Protecting and securing your customers’ data is a critical requirement of running a business. You may already have data protection policies in place to respond to the EU’s General Data Protection Regulation (GDPR), which was to be implemented in May 2018. While GDPR affected many U.S. based companies, the most extensive consumer privacy legislation in the United States is the California Consumer Privacy Act (CCPA). Thus, it has been dubbed by some as “California GDPR” or “GDPR Lite.”

What is CCPA?

Enacted on January 1, 2020, the California Consumer Privacy Act (CCPA) was created to protect the information of California consumer residents. Like other privacy laws, CCPA includes some basic tenets of data protection as well as provisions to notify data subjects about the uses of their data. The enforcement of CCPA will begin on July 1, 2020.

Who needs to comply with CCPA?

The CCPA applies to any for-profit entity doing business in California that collects and controls the processing of a customer’s personal information and satisfies any one of the following criteria:

  • Annual gross revenues of at least $25 million
  • Obtains personal information of at least 50,000 California residents, households, and/or devices per year
  • At least 50% of the annual revenue is generated from the sales of California residents’ personal information

There are exceptions and nuances to CCPA as CCPA does not supersede other federal regulations. For example, CCPA would not supersede regulations such as a Health Insurance Portability and Accountability Act (HIPAA) or the Gramm-Leach-Bliley Act (GLBA).  Thus, data subject to HIPAA or GLBA will be protected against the HIPAA and GLBA requirements and not CCPA.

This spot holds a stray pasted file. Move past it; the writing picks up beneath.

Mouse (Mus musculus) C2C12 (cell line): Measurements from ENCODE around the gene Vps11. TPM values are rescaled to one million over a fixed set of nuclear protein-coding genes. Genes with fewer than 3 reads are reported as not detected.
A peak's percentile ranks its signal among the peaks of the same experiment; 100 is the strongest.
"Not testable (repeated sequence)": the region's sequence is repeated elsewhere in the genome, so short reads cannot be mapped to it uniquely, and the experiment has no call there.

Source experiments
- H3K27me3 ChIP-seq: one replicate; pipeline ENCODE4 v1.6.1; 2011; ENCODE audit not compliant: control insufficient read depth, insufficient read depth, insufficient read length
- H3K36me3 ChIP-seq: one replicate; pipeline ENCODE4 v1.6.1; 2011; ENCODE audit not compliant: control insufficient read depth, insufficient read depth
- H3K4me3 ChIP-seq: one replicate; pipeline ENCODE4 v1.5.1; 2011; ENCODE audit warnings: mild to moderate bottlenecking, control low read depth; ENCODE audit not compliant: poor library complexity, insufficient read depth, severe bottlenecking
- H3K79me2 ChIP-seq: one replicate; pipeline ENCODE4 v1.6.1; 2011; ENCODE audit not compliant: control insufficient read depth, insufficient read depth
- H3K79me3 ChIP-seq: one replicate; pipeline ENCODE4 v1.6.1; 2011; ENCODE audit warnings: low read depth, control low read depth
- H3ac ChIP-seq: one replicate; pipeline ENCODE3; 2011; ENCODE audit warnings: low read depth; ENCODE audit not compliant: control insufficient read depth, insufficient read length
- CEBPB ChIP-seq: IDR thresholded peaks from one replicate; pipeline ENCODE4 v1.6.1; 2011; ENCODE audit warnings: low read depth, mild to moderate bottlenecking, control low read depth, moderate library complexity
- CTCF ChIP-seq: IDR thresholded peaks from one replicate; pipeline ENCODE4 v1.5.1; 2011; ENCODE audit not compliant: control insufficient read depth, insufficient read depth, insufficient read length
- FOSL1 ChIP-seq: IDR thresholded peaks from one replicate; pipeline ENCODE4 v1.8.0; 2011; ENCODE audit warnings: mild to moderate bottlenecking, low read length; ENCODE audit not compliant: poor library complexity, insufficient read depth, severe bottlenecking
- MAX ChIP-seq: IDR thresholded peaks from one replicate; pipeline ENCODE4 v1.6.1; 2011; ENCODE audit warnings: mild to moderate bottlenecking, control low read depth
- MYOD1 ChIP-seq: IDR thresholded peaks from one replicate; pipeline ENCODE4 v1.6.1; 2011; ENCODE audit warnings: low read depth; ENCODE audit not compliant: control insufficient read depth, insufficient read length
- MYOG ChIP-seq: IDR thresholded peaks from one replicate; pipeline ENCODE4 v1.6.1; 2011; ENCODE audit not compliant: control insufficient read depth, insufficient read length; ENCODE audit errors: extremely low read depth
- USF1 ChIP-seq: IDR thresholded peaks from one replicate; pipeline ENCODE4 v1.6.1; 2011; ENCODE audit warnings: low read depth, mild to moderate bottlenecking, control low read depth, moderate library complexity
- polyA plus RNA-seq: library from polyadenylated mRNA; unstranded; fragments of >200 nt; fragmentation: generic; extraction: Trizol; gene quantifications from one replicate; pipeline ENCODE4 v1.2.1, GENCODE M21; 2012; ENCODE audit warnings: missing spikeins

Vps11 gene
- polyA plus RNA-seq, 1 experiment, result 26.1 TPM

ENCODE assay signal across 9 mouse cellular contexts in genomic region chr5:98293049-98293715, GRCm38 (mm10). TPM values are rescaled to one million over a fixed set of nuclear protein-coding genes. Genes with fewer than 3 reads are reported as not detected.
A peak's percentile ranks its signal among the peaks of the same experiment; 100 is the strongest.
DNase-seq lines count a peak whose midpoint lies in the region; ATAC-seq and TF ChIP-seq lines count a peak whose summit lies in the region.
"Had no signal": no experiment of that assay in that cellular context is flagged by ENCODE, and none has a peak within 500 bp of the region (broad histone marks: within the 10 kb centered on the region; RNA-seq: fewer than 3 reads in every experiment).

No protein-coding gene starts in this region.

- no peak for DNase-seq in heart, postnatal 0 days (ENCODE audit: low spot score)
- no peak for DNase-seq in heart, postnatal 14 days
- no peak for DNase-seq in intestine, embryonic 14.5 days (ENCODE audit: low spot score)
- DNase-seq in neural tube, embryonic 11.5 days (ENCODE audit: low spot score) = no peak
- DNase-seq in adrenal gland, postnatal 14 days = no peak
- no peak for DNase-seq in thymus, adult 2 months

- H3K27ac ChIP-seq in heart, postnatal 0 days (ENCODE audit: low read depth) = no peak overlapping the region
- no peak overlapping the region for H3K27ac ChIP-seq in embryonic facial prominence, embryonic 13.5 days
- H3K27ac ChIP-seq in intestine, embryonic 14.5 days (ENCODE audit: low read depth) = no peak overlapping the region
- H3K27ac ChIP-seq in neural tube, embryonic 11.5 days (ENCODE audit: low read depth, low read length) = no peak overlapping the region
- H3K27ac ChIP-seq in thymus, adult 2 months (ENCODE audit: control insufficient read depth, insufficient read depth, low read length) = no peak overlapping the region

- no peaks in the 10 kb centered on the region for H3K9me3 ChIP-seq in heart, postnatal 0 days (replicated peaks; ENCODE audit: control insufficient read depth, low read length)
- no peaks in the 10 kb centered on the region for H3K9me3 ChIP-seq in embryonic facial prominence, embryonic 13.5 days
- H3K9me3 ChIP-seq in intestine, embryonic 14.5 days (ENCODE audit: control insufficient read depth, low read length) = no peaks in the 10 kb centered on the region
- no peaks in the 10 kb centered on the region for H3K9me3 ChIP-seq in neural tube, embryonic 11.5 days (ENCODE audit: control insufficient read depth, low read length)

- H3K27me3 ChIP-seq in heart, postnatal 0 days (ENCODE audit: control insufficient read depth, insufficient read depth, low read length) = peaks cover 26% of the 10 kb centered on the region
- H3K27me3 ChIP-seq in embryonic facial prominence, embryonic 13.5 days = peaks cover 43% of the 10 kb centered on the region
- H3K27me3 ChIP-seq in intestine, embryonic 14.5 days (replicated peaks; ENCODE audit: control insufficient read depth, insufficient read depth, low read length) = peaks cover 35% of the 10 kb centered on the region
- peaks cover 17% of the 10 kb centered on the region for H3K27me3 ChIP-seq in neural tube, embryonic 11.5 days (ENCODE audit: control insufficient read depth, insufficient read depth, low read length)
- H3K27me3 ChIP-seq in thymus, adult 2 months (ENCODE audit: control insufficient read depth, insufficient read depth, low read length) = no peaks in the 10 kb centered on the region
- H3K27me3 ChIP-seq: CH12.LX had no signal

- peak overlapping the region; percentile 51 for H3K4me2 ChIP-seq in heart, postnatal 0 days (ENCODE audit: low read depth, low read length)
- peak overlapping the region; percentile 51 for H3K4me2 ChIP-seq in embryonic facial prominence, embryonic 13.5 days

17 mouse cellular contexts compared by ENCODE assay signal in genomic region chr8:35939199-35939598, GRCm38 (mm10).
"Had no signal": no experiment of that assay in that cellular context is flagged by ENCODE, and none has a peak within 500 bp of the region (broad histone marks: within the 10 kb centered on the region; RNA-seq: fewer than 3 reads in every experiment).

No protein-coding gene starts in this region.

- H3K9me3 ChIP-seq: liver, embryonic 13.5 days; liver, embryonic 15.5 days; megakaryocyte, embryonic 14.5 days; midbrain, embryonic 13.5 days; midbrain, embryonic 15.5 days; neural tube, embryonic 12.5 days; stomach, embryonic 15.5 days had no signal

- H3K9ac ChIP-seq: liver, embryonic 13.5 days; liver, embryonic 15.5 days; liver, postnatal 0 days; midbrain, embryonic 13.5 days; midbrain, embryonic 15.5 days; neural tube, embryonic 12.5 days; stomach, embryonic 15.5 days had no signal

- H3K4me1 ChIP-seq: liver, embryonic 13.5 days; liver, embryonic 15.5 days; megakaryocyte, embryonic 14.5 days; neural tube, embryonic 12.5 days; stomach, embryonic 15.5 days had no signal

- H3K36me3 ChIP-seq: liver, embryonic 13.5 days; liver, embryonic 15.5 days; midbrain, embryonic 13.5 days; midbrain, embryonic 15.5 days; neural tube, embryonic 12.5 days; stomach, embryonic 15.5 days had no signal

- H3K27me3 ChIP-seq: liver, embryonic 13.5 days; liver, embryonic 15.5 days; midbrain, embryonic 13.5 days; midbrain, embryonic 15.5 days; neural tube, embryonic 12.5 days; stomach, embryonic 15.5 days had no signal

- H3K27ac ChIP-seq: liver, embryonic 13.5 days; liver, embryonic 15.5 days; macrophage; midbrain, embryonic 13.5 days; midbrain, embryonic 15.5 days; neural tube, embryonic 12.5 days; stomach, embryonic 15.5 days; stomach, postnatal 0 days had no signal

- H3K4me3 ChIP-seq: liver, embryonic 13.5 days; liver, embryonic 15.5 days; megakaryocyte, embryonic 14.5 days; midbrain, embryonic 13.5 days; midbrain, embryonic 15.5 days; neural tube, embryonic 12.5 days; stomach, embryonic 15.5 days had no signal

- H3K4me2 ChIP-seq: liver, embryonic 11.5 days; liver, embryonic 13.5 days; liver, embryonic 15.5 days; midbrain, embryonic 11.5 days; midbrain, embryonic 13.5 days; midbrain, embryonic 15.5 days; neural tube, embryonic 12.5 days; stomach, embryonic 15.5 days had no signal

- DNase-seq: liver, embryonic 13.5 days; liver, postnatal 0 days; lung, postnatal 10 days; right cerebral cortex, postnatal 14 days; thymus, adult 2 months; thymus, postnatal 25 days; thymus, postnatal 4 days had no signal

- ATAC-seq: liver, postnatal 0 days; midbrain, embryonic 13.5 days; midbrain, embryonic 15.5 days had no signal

Does your organization need changes?

Data privacy is a new norm across the globe. While the U.S. federal government has passed laws targeted at select areas of data privacy, such as CAN-SPAM for email spam, the CCPA is the first of its kind in the U.S. to codify privacy protections for California consumer residents. Other states like Massachusetts, Minnesota, Pennsylvania, and New York, are drafting their own privacy laws that closely mimic California’s standard. It’s clear that businesses should consider CCPA when thinking of their organization’s forward movement as it may matter even more in the future.

What data is covered by CCPA?

CCPA defines personal data as any information that identifies, relates to, describes, is capable of being associated with, or could reasonably be linked, directly or indirectly, with a particular consumer or household. Personal information may include but is not limited to name, email address, IP address, professional, and other information.

There was an amendment in October 2019 that changed how employment information was considered under CCPA.  There were 19 amendments as of the end of October 2019 and more were released February 7th and 10th of this year.

What can you do to prepare for CCPA?

Below are few items to consider when preparing your business to be compliant with CCPA’s requirements:

  • Update your privacy notice, privacy policies, and procedures
  • Document data flows and processes that could be impacted by CCPA
  • Implement controls to address consumer rights requests
  • Educate and train your employees on CCPA
  • Perform a risk analysis of affected areas and processes
  • Strategize a roadmap for ongoing compliance and implementation